Smallholder farming represents over 80% of the world’s farms, mostly located in the Global South, and supplies 50% of global food. Characterized by low and variable yields and profitability, smallholder farming faces an array of challenges, including water scarcity, climate change, low resource use efficiencies and declining soil health. These result in negative impacts on food and nutrition security, equitable livelihoods and ecosystem health.
Smallholder farmers seasonally make critical agronomic decisions regarding crop choice, planting dates, and pest, disease, weed, soil fertility and water management, often based on suboptimal practices and information. Traditional agronomic research enhances our understanding of basic processes, but with limited connection to stakeholder demand and often based on outdated approaches. The development, deployment and uptake of interventions also remains hampered by social, economic and institutional constraints, further confounded by adherence to conventional supply-driven scaling strategies.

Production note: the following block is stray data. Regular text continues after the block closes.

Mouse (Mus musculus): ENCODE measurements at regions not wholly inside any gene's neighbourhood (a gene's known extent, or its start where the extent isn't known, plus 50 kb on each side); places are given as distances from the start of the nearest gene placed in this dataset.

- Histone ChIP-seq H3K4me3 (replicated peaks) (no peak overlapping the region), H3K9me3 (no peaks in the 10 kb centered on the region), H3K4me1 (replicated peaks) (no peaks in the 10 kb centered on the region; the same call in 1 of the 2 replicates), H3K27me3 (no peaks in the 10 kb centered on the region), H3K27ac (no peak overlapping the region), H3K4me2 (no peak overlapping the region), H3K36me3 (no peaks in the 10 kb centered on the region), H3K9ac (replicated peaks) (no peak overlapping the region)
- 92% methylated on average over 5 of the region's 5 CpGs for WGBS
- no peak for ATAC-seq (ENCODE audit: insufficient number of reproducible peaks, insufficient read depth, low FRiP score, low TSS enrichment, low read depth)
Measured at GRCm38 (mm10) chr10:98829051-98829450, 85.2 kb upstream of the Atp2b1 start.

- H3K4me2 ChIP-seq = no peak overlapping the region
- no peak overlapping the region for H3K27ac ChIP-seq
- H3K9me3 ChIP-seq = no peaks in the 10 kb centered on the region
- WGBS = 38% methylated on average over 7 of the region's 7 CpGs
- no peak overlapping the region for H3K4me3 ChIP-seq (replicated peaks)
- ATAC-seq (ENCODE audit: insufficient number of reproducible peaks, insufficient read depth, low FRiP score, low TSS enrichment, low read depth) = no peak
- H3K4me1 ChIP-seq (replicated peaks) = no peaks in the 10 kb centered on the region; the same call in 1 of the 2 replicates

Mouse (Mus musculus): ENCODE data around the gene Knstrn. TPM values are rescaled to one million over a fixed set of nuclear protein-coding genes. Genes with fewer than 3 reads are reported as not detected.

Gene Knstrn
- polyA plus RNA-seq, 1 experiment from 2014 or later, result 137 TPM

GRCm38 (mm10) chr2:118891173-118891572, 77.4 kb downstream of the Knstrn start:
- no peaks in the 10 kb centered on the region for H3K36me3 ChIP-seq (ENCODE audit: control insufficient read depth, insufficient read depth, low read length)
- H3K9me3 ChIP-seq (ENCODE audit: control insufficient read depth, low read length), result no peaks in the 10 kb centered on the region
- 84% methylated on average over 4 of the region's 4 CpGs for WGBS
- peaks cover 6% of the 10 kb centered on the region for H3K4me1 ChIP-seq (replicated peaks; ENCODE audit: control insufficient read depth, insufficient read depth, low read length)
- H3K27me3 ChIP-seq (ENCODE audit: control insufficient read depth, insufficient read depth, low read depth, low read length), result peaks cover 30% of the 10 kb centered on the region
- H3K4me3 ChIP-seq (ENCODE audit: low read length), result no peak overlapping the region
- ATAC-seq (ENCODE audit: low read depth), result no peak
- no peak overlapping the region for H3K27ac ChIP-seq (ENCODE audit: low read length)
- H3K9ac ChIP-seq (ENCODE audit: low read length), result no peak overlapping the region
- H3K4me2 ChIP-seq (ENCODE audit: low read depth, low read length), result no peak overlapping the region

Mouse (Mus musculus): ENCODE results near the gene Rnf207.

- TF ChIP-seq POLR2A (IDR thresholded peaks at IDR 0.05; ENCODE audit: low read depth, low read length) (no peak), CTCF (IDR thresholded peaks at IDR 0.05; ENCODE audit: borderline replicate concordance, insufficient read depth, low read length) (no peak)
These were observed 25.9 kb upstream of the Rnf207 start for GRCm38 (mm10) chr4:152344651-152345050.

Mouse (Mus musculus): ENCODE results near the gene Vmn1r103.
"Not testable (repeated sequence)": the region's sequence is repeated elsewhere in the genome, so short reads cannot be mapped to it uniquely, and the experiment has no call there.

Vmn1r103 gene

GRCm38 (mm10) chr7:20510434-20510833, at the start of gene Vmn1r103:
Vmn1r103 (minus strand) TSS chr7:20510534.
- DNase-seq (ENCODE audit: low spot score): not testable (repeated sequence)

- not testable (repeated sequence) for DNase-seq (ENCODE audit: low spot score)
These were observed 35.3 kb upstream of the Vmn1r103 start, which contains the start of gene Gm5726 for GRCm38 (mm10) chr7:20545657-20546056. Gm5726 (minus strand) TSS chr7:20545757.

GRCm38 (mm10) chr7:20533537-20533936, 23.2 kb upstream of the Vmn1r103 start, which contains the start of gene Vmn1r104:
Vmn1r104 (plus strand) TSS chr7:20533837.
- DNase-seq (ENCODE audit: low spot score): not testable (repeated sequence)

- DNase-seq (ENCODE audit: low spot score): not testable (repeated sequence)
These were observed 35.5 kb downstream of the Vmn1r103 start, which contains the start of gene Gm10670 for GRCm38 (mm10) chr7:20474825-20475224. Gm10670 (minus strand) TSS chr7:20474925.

This Initiative aims to deliver agronomic gain for millions of smallholder farming households in prioritized farming systems, with emphasis on women and young farmers for measurable impact on food and nutrition security, income, water use, soil health and climate resilience.